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Westminster reflects on a polarized nation after presidential election

Trump supporters wave flags on the steps of the Utah State Capitol Building Nov. 7. Citizens gathered with signs in response to the announcement that President-elect Joe Biden had won the election. (Grace French)

The year 2020 has brought a series of challenges that have tested residents of the United States in many ways. People are experiencing a multitude of hurdles including climate change, heightened racial injustice and the pandemic.

The increased stress created by all of these events has left citizens tired, stressed and more on-edge than ever before. 

Nationwide stress seemed to reach a tipping point amid the 2020 presidential election. This election looked dramatically different from previous years. 

Due to the COVID-19 pandemic, there was a significant increase of mail-in voting to prevent public gatherings. This altered the election process, as all the votes could not be counted before the end of Election Day. 

Instead, the country waited five days while votes were counted. Finally, President-elect Joe Biden surpassed the 270 electoral vote threshold to be named the winner Nov. 7. 

While some Americans rejoiced at this outcome, others were devastated. Ultimately, the United States is currently more divided than it has been in a long time. 

As the Westminster College community processes this historic event, professors and alumni reflect on how this division came to exist.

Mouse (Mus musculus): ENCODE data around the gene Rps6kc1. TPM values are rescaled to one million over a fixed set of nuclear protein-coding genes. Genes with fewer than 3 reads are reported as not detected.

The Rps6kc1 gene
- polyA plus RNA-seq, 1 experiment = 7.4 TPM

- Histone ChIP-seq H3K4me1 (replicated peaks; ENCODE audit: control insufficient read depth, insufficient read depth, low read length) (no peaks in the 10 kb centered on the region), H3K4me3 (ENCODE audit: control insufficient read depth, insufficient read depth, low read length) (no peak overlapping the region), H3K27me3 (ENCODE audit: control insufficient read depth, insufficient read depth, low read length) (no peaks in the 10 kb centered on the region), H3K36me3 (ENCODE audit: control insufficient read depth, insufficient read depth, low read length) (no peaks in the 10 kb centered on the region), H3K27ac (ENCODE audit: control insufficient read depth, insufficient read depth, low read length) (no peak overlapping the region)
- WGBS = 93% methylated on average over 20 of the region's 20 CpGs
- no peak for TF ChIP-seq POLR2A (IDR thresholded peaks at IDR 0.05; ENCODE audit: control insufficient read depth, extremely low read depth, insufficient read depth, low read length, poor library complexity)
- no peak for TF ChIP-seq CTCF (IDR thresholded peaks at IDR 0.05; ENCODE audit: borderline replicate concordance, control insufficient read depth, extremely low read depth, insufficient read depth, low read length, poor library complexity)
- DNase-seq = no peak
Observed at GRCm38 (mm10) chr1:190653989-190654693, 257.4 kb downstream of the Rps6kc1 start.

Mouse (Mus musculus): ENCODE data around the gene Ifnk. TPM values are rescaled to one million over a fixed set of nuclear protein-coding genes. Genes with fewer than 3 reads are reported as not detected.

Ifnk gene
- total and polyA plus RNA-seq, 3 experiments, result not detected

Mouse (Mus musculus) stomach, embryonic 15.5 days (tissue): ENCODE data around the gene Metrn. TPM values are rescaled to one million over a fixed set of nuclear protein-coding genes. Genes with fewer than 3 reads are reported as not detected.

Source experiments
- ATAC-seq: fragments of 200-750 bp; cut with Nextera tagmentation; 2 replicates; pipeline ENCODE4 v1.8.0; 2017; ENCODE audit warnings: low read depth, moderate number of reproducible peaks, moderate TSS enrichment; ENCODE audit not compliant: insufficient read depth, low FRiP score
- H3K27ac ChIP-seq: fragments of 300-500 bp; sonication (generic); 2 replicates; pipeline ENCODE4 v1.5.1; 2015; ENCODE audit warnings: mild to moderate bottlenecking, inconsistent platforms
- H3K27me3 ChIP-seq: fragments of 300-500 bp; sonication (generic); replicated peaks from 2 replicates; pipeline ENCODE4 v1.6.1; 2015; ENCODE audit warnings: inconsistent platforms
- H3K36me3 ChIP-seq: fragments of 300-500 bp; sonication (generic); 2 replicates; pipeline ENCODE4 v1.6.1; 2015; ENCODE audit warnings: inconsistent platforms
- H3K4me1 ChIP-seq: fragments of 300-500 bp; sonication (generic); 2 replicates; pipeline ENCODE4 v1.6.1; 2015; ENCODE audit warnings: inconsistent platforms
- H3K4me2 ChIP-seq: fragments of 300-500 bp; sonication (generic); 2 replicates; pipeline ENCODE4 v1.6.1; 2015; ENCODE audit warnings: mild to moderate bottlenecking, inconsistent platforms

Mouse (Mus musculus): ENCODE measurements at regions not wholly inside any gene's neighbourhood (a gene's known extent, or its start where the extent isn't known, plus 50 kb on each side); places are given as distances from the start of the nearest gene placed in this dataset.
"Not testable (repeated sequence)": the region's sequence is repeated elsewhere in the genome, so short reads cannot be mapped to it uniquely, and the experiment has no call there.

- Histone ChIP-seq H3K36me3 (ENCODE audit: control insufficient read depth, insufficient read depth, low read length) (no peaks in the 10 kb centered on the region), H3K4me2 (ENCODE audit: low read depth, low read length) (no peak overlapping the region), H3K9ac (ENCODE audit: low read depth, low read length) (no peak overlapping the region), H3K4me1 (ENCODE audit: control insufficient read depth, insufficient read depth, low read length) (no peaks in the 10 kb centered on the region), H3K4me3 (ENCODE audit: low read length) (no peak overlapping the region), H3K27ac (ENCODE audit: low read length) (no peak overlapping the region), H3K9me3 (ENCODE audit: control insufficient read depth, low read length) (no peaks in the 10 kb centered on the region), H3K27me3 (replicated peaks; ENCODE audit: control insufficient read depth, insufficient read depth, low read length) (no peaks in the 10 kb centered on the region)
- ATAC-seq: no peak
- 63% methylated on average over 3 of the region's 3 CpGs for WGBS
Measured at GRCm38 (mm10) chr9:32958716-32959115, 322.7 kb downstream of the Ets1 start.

Marie Staniforth, Ph.D., a professor of political science, said there are several factors making America so divided right now.

“The fact that we have a two-party system in the first place creates this ‘us vs. them’ mentality,” Staniforth said. “If you look at countries, like Norway for example, there’s lots and lots of different parties represented in government so it creates a much more cooperative and collaborative system.”

While the two-party system creates more division, the growing influence of social media is also fueling the fire. 

Jeff Nichols, Ph.D, professor of history, said the social media atmosphere that has emerged in recent decades has influenced the division. 

“I think what’s different now is the social media landscape,” Nichols said. “There were always partisan newspapers and things like that, but not that many people read them. Now it’s so easy for all of us to find our own little bubble and the algorithms themselves which were basically designed to sell us the same opinions. Reinforcing ideas and misinformation and partial information. That’s what’s different and scary right now.”

Staniforth also said social media is contributing to the division.

“Social media adds another layer because we create our own little echo chambers and when we do try to talk to each other, it often descends into very unproductive, destructive conversations,” Staniforth said. 

: A citizen bearing a Trump flag stands face-to-face with a citizen holding a Biden sign outside of the Utah State Capitol Building Nov. 7. Citizens gathered with signs in response to the announcement that President-elect Joe Biden had won the 2020 election. (Grace French)

Despite these new technological factors creating a polarized nation, this is not the first time America has been extremely divided. 

Jon O’Brien, alum of Westminster’s history department, said there are a few notable times America has been similarly divided. 

“We were certainly divided during the Civil War in the 1860s,” O’Brien said. “And the period of reconstruction right after the Civil War, we were very divided as well.”

O’Brien isn’t the only one to make this observation. Several Westminster students shared memes on Election Day via social media that America was about to enter the next civil war.